BRUSSELS, 30 Apr. (EUROPE PRESS) –
The entry of Sweden and Finland into NATO could be completed before the end of the year or the beginning of 2023, after a negotiation process of just a few days given the proximity of the two Scandinavian countries to the Atlantic Alliance, a spokesman for NATO consulted by Europa Press.
The Russian invasion of Ukraine has led to a new security urgency for Stockholm and Helsinki, which would welcome joining a military organization. For this, it maintains a process of parliamentary consultations and it is expected that in mid-May they will issue a final decision on joining the military alliance.
Sweden and Finland are not part but they are the two closest partners and are already involved in missions and operations. That means that the formal negotiations to enter the alliance can be resolved “in a couple of days,” the allied spokesman said.
The most difficult step is the one that has to do with ratification due to the different procedures that exist in each member of NATO. This bureaucratic procedure will take months and is what means that the formal entry would not arrive until the end of 2022 or the beginning of 2023, something that worries Sweden and Finland, who want to have security guarantees for this interregnum, after Moscow has threatened with retaliation if they join NATO.
TWO WEEKS OF PROCESS FROM THE FORMAL APPLICATION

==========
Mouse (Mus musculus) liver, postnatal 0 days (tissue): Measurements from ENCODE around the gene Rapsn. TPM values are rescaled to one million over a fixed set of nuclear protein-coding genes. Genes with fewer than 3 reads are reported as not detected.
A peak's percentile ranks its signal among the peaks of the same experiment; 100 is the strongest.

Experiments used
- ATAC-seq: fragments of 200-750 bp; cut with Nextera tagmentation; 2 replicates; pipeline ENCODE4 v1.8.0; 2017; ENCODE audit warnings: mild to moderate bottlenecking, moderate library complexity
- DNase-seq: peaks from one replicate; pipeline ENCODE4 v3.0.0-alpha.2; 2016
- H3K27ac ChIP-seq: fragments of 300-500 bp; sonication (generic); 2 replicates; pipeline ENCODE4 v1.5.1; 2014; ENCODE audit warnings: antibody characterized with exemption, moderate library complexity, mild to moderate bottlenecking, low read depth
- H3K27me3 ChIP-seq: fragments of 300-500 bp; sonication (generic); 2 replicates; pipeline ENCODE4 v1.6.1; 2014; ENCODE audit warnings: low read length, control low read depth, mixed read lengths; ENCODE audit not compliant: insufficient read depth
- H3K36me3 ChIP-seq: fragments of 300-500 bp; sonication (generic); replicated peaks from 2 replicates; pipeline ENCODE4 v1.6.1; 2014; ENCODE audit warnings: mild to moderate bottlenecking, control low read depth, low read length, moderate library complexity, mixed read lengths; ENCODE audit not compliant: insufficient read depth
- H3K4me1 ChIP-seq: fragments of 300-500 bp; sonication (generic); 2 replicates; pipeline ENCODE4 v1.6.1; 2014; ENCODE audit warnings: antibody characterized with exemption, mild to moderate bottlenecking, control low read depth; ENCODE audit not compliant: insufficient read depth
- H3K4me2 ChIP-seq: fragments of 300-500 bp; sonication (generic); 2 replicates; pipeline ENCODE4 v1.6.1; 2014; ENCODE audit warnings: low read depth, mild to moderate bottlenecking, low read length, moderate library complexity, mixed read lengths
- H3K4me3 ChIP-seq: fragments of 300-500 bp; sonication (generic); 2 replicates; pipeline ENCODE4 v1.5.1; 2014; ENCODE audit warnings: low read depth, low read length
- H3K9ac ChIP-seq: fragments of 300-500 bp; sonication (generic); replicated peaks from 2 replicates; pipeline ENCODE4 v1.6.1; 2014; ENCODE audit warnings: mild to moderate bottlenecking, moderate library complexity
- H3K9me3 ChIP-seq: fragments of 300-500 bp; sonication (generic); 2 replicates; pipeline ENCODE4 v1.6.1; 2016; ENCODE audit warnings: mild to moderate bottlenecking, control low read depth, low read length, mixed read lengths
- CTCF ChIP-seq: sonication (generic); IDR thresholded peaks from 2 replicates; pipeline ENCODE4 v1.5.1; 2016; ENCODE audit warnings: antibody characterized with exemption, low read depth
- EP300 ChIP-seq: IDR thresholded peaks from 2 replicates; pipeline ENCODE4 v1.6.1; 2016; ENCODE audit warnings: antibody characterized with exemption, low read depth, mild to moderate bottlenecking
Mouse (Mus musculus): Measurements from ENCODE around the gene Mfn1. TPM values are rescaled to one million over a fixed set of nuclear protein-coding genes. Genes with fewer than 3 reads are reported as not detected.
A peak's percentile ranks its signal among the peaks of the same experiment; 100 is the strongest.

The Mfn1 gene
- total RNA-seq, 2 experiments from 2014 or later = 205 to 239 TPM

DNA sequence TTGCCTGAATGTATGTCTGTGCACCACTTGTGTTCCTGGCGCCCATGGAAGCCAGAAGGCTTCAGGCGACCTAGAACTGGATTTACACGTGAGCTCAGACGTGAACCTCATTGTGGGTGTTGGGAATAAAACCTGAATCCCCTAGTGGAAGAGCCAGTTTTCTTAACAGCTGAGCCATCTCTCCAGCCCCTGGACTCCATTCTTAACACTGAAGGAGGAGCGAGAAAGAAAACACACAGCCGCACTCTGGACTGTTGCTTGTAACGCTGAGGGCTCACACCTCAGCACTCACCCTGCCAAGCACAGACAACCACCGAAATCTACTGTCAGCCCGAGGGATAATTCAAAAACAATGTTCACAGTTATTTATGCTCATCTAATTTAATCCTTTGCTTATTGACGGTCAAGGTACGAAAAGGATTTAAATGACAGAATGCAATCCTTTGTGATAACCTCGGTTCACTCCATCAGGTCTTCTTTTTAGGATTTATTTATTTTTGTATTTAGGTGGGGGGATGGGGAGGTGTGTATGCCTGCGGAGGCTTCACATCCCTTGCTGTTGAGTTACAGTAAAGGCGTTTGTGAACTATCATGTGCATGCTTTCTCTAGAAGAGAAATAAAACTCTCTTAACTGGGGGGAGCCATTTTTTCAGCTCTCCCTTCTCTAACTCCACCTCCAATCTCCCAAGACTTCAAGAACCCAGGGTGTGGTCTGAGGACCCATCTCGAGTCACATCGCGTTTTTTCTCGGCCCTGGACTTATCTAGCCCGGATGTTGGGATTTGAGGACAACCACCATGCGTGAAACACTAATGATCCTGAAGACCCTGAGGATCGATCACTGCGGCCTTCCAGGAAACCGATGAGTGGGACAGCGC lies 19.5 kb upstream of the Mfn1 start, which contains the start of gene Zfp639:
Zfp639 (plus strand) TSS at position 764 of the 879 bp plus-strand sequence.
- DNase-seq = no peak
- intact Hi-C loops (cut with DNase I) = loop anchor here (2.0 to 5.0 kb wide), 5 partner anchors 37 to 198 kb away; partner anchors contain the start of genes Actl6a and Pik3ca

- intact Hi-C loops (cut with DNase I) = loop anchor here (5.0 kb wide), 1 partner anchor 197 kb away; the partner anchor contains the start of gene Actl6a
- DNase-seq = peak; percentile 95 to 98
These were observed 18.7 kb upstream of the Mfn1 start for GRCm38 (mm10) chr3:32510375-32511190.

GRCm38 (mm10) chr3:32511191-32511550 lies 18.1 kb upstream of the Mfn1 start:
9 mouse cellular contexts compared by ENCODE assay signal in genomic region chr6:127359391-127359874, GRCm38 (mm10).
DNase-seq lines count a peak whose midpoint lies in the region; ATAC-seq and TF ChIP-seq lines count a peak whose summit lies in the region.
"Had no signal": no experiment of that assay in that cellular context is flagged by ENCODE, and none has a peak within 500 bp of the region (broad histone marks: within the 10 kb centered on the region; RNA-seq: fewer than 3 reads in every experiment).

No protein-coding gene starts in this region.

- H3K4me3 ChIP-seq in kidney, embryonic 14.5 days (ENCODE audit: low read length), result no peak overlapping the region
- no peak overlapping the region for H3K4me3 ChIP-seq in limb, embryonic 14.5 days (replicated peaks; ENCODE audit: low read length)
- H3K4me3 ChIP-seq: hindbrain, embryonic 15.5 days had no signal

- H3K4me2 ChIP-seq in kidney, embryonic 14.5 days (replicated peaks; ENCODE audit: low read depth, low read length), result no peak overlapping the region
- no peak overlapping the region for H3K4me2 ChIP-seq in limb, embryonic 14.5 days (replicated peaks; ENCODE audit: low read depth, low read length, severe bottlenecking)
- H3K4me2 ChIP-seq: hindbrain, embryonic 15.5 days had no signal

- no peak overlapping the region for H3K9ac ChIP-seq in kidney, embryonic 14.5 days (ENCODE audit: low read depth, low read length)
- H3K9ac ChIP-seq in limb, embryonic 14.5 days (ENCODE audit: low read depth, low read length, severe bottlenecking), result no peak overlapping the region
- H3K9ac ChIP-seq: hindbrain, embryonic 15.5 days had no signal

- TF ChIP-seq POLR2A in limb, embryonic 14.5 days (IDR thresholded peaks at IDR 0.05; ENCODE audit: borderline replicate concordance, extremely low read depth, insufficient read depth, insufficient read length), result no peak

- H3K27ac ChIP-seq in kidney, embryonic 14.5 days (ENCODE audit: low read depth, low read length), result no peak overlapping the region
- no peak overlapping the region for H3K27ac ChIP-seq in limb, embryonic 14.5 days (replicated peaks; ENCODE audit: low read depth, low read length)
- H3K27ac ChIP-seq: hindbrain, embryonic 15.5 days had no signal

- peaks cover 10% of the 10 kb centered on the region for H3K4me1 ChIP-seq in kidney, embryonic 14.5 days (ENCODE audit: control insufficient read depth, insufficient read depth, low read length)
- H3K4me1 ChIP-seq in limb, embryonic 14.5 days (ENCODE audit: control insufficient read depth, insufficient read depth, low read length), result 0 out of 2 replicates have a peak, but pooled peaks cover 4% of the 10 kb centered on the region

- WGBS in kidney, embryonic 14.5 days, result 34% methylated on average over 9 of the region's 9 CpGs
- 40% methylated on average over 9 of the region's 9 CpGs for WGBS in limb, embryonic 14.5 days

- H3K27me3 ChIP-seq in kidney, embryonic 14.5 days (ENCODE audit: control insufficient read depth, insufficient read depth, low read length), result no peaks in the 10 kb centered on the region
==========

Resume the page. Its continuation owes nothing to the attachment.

Once they have finished the parliamentary process, the candidates must send a ‘letter of intent’ to the organization, which is equivalent to a request for access, with which the formal process to enter begins.
NATO would convene its executive body, the Atlantic Council, to study the request from Sweden and Finland and on that same day it could give the green light to open entry negotiations, in view of the existing consensus.
These accession talks, which normally take time and require defense reforms to align with NATO standards, would be very short, just a couple of days.
Then would come the signing of the access protocol, which the allies sign in Brussels to later go to the capitals, where the longest process begins for the 30 allies to ratify the entry of the new members.
“The entire process from the letter of intent to having the access protocol signed would be done in two weeks, which is very fast,” said the Atlantic spokesman.
RATIFICATION TAKES MONTHS
Despite the speed of the talks and the fact that all the procedures are going to be streamlined, the phase that may delay the entry of the two Nordic countries into NATO the most has to do with the ratification of the access protocol, which “could take many months “.
The problem is that each ally has a different system, in many the approval of the Congress or Senate is needed. In the United States, for example, it requires the support of two thirds of the Senate, in others a simple majority and in the United Kingdom it only needs the approval of the Government.
In the case of North Macedonia, the last country to join NATO, with some pressure due to the change of the country’s name, the protocol took nine months to be ratified by the rest of the allies, recalls the allied spokesman to give a sample of the deadlines that can be expected now.
In 1982, Spain became the sixteenth member of NATO after a process that took a total of six months since it announced its formal intention to join the organization in December 1981.
Once all alliance members and candidates have approved these protocols, the ritual leads to Washington, where the documents are deposited with the US government. It is not until they are all that the aspiring country becomes a member of NATO.